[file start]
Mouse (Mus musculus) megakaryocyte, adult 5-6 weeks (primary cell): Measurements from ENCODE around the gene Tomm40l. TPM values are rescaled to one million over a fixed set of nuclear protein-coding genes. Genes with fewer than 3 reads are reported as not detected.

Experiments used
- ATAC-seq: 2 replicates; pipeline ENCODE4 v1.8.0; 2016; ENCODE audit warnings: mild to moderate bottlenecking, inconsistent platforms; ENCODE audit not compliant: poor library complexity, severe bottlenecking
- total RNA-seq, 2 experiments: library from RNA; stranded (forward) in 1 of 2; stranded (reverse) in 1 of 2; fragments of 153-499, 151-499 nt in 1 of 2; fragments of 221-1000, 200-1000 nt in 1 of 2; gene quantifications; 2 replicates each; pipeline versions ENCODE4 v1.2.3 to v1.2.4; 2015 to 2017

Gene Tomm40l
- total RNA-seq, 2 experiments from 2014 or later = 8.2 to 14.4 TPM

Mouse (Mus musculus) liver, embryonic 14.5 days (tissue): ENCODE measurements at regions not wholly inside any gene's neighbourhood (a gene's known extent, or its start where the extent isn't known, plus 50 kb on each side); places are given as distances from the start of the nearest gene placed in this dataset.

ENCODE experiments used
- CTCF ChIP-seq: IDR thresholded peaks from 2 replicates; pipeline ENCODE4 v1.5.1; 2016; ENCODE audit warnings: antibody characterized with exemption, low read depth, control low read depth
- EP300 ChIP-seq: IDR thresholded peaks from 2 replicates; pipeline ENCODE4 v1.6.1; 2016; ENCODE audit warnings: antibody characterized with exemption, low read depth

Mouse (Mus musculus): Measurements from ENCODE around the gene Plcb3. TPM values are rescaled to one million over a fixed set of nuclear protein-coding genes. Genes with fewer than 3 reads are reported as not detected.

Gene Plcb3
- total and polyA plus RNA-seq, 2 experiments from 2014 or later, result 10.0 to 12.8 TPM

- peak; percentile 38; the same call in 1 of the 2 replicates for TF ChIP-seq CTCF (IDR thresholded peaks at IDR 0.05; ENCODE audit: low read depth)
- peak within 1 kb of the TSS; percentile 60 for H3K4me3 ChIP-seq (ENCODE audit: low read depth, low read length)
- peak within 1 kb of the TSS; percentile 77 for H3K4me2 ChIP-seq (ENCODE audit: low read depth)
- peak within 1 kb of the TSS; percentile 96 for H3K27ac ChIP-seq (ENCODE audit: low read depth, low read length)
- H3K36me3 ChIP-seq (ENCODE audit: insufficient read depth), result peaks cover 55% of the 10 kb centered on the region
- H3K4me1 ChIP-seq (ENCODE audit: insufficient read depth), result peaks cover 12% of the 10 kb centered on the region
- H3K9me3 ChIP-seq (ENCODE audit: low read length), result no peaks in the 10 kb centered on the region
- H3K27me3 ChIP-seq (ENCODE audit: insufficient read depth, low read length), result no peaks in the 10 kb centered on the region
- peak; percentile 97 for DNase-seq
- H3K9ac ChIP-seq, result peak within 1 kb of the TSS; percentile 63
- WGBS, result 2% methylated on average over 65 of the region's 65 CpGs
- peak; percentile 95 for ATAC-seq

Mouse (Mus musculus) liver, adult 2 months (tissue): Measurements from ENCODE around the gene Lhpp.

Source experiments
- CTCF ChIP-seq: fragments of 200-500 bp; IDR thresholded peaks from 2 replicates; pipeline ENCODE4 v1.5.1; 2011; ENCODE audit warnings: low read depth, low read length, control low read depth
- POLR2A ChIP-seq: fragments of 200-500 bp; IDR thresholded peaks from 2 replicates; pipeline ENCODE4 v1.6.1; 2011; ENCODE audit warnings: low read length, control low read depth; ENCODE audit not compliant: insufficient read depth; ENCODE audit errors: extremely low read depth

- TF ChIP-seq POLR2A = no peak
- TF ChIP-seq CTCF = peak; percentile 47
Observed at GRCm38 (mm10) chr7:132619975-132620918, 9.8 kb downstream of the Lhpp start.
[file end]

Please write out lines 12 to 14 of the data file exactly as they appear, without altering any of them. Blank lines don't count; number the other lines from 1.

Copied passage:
Gene Plcb3
- total and polyA plus RNA-seq, 2 experiments from 2014 or later, result 10.0 to 12.8 TPM

- peak; percentile 38; the same call in 1 of the 2 replicates for TF ChIP-seq CTCF (IDR thresholded peaks at IDR 0.05; ENCODE audit: low read depth)